NEW YORK – At a four-hour meeting last month, Michelle Abdow's staffers had the chance to experience some of the sights, sounds and even smells they could encounter if someone invaded their office and began shooting.
Security experts and local law enforcement officers gave Abdow's 23 staffers active shooter training — explaining what could happen and what they could do to remain safe during a shooting at their company, public relations firm Market Mentors. The visitors acted out scenarios that helped staffers understand what a real shooting might be like.
"It was very intense, much more than most other training where people watch videos," said Abdow, whose company is based in Springfield, Mass. "But I surveyed everyone after, and there was not one negative comment. Everyone was grateful."
The shootings in public places in recent years have made many small-business owners and managers aware that they and their staffers need to be educated about workplace violence. They need to know not only how to improve their chances of survival but also how to recognize any warning signs, a possibility if the assailant is a current or former employee or is involved in a domestic dispute with an employee. Security consultants and human-resources providers said they are getting more inquiries and requests for training sessions following this month's shooting that killed 22 people and wounded dozens of others in an El Paso, Texas, Walmart — than they did after previous mass shootings.
Engage PEO, a human-resources provider, began getting more calls from small businesses after the February 2018 shooting at the Marjory Stoneman Douglas School in Parkland, Fla., that killed 17 students and staffers and wounded 17 others.
"It went from almost nothing to a regular occurrence," said Julie Cirillo, vice president of risk management at Hollywood, Fla.-based Engage PEO. The inquiries range from asking about security cameras to a request for active shooter training for their staffs.
The shootings were on Abdow's mind when she asked one of her clients, a company that provides active-shooter training, to come to her company.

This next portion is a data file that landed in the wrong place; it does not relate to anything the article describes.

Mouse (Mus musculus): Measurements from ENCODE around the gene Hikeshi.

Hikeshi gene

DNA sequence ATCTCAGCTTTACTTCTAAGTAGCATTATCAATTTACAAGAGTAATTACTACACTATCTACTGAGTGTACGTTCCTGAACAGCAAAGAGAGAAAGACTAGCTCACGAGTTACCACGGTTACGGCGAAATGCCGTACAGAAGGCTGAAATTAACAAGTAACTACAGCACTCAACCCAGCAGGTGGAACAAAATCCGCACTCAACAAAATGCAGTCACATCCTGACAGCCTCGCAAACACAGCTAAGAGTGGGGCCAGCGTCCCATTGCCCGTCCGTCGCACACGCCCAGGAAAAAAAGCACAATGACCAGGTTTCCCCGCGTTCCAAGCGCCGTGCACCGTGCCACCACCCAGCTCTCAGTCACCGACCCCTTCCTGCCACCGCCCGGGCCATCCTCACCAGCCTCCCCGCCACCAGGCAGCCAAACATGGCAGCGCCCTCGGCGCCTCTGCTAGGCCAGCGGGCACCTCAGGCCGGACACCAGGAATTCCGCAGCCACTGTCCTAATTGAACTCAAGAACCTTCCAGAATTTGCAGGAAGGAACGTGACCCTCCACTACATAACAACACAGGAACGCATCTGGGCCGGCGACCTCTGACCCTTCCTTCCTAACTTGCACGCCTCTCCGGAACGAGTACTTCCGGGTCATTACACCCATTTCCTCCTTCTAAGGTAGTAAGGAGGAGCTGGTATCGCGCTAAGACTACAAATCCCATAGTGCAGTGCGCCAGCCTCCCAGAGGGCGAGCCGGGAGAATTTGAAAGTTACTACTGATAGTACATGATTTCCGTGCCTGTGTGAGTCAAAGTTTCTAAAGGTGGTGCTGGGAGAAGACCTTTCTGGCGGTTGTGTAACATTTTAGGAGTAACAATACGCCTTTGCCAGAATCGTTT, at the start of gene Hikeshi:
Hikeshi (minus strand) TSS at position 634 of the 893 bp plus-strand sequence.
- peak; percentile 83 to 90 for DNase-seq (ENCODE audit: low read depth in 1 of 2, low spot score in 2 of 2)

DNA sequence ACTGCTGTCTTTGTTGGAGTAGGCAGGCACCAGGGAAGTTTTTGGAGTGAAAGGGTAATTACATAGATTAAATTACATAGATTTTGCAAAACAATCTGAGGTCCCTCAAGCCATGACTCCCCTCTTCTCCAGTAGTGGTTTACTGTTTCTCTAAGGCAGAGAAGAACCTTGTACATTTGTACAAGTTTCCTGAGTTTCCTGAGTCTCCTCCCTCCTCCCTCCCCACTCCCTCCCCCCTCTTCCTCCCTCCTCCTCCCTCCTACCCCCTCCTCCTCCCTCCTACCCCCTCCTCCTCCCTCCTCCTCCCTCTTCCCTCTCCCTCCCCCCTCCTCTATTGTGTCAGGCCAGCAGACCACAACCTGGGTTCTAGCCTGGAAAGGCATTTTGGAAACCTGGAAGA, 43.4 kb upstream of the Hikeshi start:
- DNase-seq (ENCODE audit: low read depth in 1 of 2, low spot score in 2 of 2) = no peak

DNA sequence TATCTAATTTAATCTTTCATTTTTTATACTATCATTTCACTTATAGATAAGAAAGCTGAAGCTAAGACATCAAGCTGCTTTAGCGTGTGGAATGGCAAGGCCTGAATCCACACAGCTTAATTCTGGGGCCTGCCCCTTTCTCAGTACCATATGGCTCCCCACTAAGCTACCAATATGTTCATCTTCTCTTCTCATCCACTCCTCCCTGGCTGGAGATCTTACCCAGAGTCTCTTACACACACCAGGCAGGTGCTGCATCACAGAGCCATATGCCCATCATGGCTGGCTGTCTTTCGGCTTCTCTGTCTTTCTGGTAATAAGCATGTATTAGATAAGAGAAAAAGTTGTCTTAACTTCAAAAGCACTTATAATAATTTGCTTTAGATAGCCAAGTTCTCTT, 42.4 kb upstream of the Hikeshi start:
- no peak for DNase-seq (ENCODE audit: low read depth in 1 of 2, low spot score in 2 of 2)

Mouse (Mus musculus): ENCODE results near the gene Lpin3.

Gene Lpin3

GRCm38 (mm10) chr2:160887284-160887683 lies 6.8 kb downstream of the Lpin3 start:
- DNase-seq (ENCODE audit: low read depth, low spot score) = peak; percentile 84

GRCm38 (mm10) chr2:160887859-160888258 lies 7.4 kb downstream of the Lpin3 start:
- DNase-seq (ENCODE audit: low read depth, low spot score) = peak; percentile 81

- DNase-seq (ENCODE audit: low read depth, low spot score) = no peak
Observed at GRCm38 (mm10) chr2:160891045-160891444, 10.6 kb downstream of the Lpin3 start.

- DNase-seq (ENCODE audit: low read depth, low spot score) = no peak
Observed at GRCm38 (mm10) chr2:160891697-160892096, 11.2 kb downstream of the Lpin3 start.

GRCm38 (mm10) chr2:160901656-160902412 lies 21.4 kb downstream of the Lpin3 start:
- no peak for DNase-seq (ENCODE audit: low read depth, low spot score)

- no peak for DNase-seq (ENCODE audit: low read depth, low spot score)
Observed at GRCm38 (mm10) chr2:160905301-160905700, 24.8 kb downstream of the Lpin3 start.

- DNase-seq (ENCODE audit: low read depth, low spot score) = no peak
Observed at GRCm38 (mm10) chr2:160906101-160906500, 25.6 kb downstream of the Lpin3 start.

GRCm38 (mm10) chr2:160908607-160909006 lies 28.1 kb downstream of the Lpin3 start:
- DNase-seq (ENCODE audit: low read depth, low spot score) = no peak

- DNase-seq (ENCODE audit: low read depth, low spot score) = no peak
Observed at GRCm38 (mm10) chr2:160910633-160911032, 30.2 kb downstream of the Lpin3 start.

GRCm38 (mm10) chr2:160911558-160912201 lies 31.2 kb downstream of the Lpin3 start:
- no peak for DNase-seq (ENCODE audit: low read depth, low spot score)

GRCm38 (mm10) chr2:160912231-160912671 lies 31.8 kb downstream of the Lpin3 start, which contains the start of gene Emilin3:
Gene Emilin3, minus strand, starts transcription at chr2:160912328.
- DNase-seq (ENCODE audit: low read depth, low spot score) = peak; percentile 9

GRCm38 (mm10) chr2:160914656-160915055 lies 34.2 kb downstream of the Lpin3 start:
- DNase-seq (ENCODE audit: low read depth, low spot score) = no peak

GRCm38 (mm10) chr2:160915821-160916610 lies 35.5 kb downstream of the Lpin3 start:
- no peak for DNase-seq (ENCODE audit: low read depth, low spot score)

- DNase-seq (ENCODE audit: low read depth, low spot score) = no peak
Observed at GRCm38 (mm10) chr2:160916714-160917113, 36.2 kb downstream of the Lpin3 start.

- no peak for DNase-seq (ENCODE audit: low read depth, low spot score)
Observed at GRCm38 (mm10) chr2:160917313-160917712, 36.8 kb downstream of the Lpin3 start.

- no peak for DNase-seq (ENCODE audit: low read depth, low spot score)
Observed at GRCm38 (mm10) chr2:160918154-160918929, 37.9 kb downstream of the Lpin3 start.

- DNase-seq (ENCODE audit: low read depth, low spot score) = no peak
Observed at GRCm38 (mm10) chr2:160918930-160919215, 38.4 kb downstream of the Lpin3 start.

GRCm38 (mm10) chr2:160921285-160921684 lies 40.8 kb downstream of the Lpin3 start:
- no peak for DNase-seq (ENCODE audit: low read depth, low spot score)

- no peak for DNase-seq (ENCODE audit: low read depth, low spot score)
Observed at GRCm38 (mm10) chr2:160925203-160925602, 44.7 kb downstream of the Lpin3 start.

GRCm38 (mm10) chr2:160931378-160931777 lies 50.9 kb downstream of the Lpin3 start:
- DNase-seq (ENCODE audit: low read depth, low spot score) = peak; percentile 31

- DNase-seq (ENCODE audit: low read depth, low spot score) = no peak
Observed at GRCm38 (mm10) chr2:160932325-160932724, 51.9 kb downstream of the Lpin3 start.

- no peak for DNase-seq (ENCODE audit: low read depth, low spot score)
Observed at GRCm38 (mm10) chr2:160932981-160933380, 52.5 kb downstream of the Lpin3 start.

The training opened with staffers listening to a recording of a 911 call made by employees when a former co-worker entered their workplace and began shooting. The trainers explained what the caller did right, and wrong, in reporting the incident.
The trainers also went over Abdow's premises and pointed out hiding places. The local sheriff's department, recognizing that the meeting was likely to be anxiety-provoking, brought a therapy dog to ease everyone's stress.
Consultants like Cirillo advise business owners that the assessment of threats should begin internally — most workplace shooters are disgruntled current or former employees or someone in a turbulent relationship with an employee. Bosses and employees should all be on the lookout for signs of trouble.
"We tell them to be aware of signs and symptoms of employees or spouses, even colleagues and co-workers, to be aware to take every complaint and issue seriously," Cirillo says.
But many times, employees are afraid to speak up.
"There needs to be some sort of way for employees to anonymously raise a red flag," said Heidi Wysocki, co-owner of First Defense Solutions, a security-training firm based in Plano, Texas. While large companies have anonymous hotlines, smaller companies might want to use an anonymous texting program, she said.
Owners who learn that a staffer is struggling with personal issues should offer the company's resources — for example, an Employee Assistance Program — or assist the employee in getting help. If a staffer is difficult, becomes moody or distant and the owner has any reason to fear violence, they should consult with a human resources provider or employment attorney.